“But ask the animals, and they will teach you, or the birds of the air, and they will tell you; or speak to the earth, and it will teach you, or let the fish of the sea inform you. Which of all these does not know that the hand of the LORD has done this?” – Job 12: 7-9
Exactly three months ago the title of my column was “Fix Food First”. This was in reference to rising food prices. This title seemed appropriate then but, in this relatively short time frame, the food issue is quickly approaching a crisis proportion and it is now so urgent that I have upgraded my warning and appeal that we “Fix Food Now!” The average individual is fairly complacent about this issue because what he/she does is “go to the supermarket” to buy food. For many in the younger generation that is what has always been done. Others may either know or have been advised by their parents or grandparents that the Local Food Crop Defence Control Order was instituted to ensure food security during World War II and enable our very existence.
Some may even be lulled into a sense of false security that we will always find food in the supermarket, even if they might want to quibble about the price. For different reasons, the supermarket shelves are sometimes bare in Zimbabwe, but of course our response may then be that the Zimbabwe circumstances are not relevant to Barbados, so it would not happen here. Maybe not for the same reason, but it could happen here.
This year the Guyana Sugar Corporation has cut the amount of the product it supplies to Suriname, Barbados, Grenada and St. Lucia. It has not been supplying sugar to Jamaica for the past two years. The country continues to supply raw sugar to big consumer, Trinidad and Tobago, while meeting the needs of local consumers. The explanation is that it made sense to send most of the product to Europe because there is more market share there and the exchange rate of the US dollar is more favourable to the Euro.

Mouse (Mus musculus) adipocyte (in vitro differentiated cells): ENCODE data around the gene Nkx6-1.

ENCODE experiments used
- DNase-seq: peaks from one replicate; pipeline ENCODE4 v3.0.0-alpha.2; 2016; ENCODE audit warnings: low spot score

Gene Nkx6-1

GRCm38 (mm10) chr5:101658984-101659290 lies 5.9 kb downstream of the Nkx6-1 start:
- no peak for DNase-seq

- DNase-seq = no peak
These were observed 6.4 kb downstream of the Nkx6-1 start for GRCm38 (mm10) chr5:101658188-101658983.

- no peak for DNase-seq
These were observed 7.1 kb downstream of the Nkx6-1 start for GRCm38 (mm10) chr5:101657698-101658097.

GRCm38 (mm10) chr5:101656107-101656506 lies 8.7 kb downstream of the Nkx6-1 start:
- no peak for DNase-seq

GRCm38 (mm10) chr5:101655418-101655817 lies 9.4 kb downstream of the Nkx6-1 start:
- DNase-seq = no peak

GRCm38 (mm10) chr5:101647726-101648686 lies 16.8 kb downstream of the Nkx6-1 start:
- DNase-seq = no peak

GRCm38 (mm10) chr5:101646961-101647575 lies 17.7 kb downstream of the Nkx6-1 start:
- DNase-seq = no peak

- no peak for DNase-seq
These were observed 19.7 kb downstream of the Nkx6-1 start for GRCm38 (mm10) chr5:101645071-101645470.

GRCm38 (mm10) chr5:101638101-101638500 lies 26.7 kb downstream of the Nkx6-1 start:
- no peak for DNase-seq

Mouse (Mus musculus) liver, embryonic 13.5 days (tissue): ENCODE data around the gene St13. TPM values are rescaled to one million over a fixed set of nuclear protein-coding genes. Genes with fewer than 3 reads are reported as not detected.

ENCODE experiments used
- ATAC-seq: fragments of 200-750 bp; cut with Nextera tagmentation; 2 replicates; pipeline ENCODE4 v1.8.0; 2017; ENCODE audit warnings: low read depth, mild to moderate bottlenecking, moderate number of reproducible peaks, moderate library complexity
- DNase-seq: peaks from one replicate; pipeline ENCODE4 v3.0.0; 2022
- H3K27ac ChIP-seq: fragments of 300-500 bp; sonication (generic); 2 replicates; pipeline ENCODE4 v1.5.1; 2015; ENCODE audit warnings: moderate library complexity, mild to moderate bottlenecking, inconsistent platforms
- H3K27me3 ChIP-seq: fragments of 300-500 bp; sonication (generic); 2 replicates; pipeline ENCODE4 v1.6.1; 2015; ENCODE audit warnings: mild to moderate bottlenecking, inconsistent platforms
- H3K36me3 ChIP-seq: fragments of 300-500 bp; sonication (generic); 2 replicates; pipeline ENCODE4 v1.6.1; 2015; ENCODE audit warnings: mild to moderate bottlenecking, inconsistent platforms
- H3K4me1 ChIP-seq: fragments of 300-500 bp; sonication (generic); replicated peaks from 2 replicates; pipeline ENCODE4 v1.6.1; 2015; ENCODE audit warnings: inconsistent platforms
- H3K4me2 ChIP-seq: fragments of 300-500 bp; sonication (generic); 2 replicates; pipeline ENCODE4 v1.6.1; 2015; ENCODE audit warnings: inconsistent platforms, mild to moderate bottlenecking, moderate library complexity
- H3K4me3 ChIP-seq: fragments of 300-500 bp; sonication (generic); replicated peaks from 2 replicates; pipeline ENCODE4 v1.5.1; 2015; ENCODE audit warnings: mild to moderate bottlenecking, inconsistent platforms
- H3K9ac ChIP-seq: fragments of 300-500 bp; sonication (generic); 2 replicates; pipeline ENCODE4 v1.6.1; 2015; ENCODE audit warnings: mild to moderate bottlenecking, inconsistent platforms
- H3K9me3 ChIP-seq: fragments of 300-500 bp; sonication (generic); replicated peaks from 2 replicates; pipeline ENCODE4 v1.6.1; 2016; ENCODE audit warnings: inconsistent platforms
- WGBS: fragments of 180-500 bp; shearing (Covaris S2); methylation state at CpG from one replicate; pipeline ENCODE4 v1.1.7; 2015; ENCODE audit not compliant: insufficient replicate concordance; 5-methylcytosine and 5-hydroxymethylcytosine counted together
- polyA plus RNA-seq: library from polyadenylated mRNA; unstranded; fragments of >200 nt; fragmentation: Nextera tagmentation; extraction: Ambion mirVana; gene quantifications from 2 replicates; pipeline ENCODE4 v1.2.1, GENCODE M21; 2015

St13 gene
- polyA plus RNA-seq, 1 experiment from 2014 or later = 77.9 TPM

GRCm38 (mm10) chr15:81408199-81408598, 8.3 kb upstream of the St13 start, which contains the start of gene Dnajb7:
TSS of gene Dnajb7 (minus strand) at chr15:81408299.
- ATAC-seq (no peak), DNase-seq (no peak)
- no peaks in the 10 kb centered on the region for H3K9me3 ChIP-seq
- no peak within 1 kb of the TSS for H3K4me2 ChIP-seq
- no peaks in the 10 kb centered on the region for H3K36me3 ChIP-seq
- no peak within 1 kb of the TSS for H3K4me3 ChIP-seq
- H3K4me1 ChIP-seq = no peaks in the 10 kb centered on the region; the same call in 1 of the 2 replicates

It was however acknowledged that this strategy opens up the Caribbean to imports from other countries, making it hard for Guyana to get back into the regional market in the future. Jamaica, Suriname, Barbados, Grenada and St Lucia have been granted waivers on the Common External Tariff which they would normally have to pay on sugar and rice imported from outside the region. This is a reason for us to look after our own food security. Even if we have the money, the product may not be available in sufficient quantity.
The Prime Minister of Barbados in an early address to the Nation, on assuming his new role, indicated in the presence of the Prime Minister of Dominica that their respective countries will be working towards enhancing agricultural trade in the interest of keeping control over the rising food prices.
A report out of Dominica last week stated that “the two French islands, Martinique and Guadeloupe, on either side of Dominica have begun buying every citrus product in sight at some unheard of prices. No one knows if this is as a result of a hurricane caused shortage in their islands or as a consequence of the price of transport from further a field. The demand for crops in Dominica at the moment is unreal and the production levels are at an all time low. Government is trying its best to encourage people to replant idle land and look after their trees, but from what I can see the interest is not high. It will be interesting to see how things go at the start of the next citrus season. It appears as if shipping will be available but will the crops be and at what prices? Again, even if we have the money, the product may not be available in sufficient quantity.
Another international article last week began with the statements: “These days you hear a lot about the world financial crisis. But there’s another world crisis, the food crisis, under way and it’s hurting a lot more people. Over the past few years the prices of wheat, corn, rice and other basic foodstuffs have doubled or tripled, with much of the increase taking place just in the last few months. High food prices are truly devastating in poor countries, where food often accounts for more than half a family’s spending. There have already been food riots around the world. Food-supplying countries, have been limiting exports in an attempt to protect domestic consumers, making things even worse in countries that need to import food. How did this happen? The answer is a combination of long-term trends, bad luck and bad policy”.
From where I sit the good news for Barbados is that the Minister of Agriculture and the Minister of State in the Ministry of Finance understand our predicament and therein lies our hope. What can we learn from the beasts of the earth, they have innovative ways of solving their problems? Guided by the hand of the Lord we human beings too can step up to the plate.